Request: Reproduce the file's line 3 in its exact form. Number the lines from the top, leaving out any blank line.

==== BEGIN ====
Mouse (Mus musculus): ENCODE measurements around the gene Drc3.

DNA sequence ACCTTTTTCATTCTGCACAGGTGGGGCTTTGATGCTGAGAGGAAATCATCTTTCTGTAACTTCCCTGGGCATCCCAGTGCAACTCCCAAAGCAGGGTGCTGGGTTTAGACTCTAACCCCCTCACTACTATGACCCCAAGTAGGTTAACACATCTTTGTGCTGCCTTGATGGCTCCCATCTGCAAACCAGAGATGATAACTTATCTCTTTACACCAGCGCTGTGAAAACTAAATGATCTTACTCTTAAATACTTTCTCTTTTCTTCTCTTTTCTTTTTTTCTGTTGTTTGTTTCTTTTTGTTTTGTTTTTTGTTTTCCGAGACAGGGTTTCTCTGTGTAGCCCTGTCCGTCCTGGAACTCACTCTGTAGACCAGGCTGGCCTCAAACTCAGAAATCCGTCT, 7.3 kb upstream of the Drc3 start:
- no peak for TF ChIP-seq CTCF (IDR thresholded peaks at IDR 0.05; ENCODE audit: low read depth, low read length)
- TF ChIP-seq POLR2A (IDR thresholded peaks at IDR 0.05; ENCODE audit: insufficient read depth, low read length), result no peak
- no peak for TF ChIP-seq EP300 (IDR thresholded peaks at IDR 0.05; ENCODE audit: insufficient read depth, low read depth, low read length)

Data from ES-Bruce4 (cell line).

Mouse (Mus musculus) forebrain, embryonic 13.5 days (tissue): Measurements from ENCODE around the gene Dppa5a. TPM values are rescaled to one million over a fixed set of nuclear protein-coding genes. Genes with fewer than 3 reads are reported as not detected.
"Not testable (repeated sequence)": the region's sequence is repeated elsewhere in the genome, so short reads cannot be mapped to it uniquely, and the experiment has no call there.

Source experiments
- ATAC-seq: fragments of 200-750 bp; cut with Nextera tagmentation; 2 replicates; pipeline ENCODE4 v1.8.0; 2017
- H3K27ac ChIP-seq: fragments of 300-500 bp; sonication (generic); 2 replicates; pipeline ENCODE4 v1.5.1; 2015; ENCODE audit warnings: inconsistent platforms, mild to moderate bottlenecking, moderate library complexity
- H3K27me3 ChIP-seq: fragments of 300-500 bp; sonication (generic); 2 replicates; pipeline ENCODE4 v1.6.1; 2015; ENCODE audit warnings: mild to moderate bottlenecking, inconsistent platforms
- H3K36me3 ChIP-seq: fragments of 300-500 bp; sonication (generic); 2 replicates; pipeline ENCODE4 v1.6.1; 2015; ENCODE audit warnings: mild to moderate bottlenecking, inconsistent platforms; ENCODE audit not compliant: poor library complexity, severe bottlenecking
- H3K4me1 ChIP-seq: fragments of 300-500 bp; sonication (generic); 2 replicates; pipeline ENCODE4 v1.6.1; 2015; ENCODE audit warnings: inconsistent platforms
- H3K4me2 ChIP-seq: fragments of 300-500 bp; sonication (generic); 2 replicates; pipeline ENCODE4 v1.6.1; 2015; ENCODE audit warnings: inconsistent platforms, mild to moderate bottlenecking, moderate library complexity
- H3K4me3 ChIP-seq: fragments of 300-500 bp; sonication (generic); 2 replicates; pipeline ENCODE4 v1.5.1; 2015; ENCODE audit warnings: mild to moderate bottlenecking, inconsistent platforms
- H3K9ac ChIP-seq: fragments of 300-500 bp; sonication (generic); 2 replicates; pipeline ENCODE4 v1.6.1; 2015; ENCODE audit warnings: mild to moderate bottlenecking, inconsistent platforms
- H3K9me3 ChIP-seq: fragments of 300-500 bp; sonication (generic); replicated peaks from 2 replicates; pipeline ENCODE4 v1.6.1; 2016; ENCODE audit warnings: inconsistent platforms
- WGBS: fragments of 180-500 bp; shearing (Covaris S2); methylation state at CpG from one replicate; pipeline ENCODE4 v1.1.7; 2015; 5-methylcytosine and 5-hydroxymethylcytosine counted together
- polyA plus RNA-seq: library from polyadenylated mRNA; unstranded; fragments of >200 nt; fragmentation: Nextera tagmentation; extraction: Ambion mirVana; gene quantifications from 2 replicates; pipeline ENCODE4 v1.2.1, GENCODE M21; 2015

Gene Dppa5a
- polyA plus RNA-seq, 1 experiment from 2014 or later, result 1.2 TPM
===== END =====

- no peak for TF ChIP-seq CTCF (IDR thresholded peaks at IDR 0.05; ENCODE audit: low read depth, low read length)